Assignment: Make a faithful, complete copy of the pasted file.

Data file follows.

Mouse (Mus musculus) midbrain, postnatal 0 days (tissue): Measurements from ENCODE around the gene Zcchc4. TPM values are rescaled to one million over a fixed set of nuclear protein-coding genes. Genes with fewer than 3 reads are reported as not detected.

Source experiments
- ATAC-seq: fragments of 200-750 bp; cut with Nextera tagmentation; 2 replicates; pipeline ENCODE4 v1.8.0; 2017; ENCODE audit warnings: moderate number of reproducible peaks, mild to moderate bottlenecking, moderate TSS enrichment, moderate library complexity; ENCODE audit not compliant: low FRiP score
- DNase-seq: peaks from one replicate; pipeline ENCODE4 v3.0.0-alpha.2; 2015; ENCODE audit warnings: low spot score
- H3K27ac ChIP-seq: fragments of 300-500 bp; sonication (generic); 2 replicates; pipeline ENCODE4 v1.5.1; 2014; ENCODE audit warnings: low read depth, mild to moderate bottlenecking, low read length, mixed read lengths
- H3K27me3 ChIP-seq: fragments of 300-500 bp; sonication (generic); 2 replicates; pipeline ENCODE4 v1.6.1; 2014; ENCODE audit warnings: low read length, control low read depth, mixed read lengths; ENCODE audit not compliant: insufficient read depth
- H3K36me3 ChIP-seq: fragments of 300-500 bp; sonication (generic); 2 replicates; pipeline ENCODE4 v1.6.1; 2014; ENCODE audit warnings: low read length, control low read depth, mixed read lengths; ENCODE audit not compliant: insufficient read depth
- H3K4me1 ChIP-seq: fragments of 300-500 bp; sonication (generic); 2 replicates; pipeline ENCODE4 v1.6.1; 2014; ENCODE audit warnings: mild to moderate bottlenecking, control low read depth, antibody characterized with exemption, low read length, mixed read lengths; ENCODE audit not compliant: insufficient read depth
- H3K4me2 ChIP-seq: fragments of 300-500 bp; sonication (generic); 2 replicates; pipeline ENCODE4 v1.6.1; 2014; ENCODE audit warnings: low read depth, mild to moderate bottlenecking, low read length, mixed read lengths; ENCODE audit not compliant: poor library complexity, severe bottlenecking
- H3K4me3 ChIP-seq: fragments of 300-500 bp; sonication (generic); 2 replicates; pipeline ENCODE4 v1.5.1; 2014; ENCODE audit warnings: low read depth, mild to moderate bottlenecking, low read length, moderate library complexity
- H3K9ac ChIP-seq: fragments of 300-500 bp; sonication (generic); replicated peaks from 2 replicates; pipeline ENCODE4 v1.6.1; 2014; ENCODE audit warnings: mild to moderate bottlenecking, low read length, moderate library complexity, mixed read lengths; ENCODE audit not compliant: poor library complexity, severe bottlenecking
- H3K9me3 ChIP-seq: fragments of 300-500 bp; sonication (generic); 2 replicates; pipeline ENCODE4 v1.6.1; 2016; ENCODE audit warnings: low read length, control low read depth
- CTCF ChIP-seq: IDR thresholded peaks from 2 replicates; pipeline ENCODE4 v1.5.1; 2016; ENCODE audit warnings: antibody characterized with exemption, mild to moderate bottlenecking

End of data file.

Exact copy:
Mouse (Mus musculus) midbrain, postnatal 0 days (tissue): Measurements from ENCODE around the gene Zcchc4. TPM values are rescaled to one million over a fixed set of nuclear protein-coding genes. Genes with fewer than 3 reads are reported as not detected.

Source experiments
- ATAC-seq: fragments of 200-750 bp; cut with Nextera tagmentation; 2 replicates; pipeline ENCODE4 v1.8.0; 2017; ENCODE audit warnings: moderate number of reproducible peaks, mild to moderate bottlenecking, moderate TSS enrichment, moderate library complexity; ENCODE audit not compliant: low FRiP score
- DNase-seq: peaks from one replicate; pipeline ENCODE4 v3.0.0-alpha.2; 2015; ENCODE audit warnings: low spot score
- H3K27ac ChIP-seq: fragments of 300-500 bp; sonication (generic); 2 replicates; pipeline ENCODE4 v1.5.1; 2014; ENCODE audit warnings: low read depth, mild to moderate bottlenecking, low read length, mixed read lengths
- H3K27me3 ChIP-seq: fragments of 300-500 bp; sonication (generic); 2 replicates; pipeline ENCODE4 v1.6.1; 2014; ENCODE audit warnings: low read length, control low read depth, mixed read lengths; ENCODE audit not compliant: insufficient read depth
- H3K36me3 ChIP-seq: fragments of 300-500 bp; sonication (generic); 2 replicates; pipeline ENCODE4 v1.6.1; 2014; ENCODE audit warnings: low read length, control low read depth, mixed read lengths; ENCODE audit not compliant: insufficient read depth
- H3K4me1 ChIP-seq: fragments of 300-500 bp; sonication (generic); 2 replicates; pipeline ENCODE4 v1.6.1; 2014; ENCODE audit warnings: mild to moderate bottlenecking, control low read depth, antibody characterized with exemption, low read length, mixed read lengths; ENCODE audit not compliant: insufficient read depth
- H3K4me2 ChIP-seq: fragments of 300-500 bp; sonication (generic); 2 replicates; pipeline ENCODE4 v1.6.1; 2014; ENCODE audit warnings: low read depth, mild to moderate bottlenecking, low read length, mixed read lengths; ENCODE audit not compliant: poor library complexity, severe bottlenecking
- H3K4me3 ChIP-seq: fragments of 300-500 bp; sonication (generic); 2 replicates; pipeline ENCODE4 v1.5.1; 2014; ENCODE audit warnings: low read depth, mild to moderate bottlenecking, low read length, moderate library complexity
- H3K9ac ChIP-seq: fragments of 300-500 bp; sonication (generic); replicated peaks from 2 replicates; pipeline ENCODE4 v1.6.1; 2014; ENCODE audit warnings: mild to moderate bottlenecking, low read length, moderate library complexity, mixed read lengths; ENCODE audit not compliant: poor library complexity, severe bottlenecking
- H3K9me3 ChIP-seq: fragments of 300-500 bp; sonication (generic); 2 replicates; pipeline ENCODE4 v1.6.1; 2016; ENCODE audit warnings: low read length, control low read depth
- CTCF ChIP-seq: IDR thresholded peaks from 2 replicates; pipeline ENCODE4 v1.5.1; 2016; ENCODE audit warnings: antibody characterized with exemption, mild to moderate bottlenecking